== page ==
As a result, and given that target setting is often the result of delicate political negotiations, it is credible that the EU, i.e. its member states, decide to not adopt other climate policies that might have been needed, because they have already met their target, thanks to these corporate investments.

Cheap deals

While this might be the implied goal of the EU, it is clearly not how company X intended it, and it is not how company X communicates on its purchases of removal units and target achievement. If company X ends up replacing action the EU would have otherwise undertaken, then its claim to have financed additional removals isn’t credible. 

This problem is exacerbated by the EU being a rich bloc that should be taking robust and ambitious climate action without having its cake and eating it too by conveniently allowing double-counting when it suits its needs for a cheap deal. The CRCF has also set the EU on course to compete with climate projects in cash-strapped developing countries.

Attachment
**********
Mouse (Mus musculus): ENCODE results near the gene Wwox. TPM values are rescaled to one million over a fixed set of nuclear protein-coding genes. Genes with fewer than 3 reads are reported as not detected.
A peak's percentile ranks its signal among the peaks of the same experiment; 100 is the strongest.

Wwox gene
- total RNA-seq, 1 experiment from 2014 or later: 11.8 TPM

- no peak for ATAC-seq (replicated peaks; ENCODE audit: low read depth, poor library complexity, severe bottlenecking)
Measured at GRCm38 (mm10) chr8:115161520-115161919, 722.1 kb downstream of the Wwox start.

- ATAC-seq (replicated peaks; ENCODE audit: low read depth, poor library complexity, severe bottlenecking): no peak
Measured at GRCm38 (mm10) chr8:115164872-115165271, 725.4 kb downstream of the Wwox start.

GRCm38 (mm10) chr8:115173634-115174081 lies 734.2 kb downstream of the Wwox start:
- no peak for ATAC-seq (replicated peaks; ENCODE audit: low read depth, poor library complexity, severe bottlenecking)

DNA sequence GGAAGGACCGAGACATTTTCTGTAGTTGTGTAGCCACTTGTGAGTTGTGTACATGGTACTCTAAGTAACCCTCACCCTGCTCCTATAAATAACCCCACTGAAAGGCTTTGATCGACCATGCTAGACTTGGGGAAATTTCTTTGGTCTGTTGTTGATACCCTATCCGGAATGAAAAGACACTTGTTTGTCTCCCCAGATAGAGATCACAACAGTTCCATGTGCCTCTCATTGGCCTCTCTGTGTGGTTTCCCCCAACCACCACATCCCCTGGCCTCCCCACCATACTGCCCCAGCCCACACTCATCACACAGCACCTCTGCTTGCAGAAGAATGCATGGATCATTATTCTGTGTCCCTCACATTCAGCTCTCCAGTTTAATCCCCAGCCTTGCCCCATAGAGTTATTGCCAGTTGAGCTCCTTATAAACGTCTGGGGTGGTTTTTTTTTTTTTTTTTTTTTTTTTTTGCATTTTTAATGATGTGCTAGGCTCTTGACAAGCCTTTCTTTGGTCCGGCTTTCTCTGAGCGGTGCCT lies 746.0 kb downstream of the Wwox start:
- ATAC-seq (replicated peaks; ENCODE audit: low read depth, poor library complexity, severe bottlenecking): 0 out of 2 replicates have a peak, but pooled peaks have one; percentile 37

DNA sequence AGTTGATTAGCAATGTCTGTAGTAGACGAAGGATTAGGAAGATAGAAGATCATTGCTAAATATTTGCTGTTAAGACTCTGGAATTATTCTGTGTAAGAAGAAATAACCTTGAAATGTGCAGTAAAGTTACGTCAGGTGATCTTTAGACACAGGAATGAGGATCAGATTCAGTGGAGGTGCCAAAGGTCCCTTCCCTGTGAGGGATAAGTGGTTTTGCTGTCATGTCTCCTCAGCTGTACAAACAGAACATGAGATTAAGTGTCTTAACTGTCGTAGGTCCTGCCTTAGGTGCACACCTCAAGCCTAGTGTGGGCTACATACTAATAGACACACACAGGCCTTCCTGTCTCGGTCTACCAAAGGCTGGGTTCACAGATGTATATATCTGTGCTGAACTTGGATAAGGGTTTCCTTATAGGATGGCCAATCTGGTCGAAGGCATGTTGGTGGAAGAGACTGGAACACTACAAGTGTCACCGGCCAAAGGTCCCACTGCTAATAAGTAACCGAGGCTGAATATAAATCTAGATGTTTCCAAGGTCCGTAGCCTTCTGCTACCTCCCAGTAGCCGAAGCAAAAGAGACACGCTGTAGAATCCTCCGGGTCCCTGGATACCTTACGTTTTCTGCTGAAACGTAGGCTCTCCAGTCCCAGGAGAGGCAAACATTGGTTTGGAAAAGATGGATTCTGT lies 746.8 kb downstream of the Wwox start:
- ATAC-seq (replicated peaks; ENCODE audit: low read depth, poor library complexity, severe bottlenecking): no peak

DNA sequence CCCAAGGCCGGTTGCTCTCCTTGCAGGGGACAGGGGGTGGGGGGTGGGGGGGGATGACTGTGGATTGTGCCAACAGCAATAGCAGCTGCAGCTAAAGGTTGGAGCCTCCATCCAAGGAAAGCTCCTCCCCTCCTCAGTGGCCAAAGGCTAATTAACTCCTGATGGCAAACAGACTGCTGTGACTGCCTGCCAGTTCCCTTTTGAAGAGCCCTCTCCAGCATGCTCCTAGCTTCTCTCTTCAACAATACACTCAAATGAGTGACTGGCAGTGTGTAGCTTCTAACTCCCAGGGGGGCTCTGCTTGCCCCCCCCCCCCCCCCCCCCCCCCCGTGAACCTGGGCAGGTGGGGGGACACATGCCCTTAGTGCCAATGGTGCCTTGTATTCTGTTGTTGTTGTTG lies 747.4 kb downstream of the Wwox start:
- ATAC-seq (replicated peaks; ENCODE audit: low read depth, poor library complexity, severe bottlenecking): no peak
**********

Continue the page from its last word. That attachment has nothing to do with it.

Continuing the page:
Scrutiny begins at home

Double claiming can lead to the exact same outcome as the purchase of non-additional carbon credits under the Kyoto Protocol. While the EU has fought hard to curb the problem of non-additionality under the CDM, it does not seem to be ready to do the same at home.

Finally, let there be no mistake: incipient efforts to rebrand “double claiming” as “co-claiming” (including under the CRCF) constitute a feeble attempt to mask the underlying issue. Co-claiming is double-claiming, unless there are clear rules in place to, for example, share benefits whereby a buyer company can claim 50% of the removals it purchases, and the other 50% gets counted by the country where the removals are generated. 

If the percentages add up to more than 100%, it’s not co-claiming, it’s double claiming, which is double counting, and this undermines climate action and damages the credibility of the EU at the UNFCCC.  Even though there was strong opposition among many policymakers in the CRCF negotiations, it wasn’t enough. The EU is now supporting this practice at home in an unambiguous surrender of leadership and responsibility that will undermine global action to tackle the climate crisis.


Related posts

Not banking on carbon markets

The banking sector’s anticipated upswing in investment in the voluntary carbon market has failed to materialise, new research reveals.

Join our mailing list

Stay in touch and receive our monthly newsletter, campaign updates, event invites and more.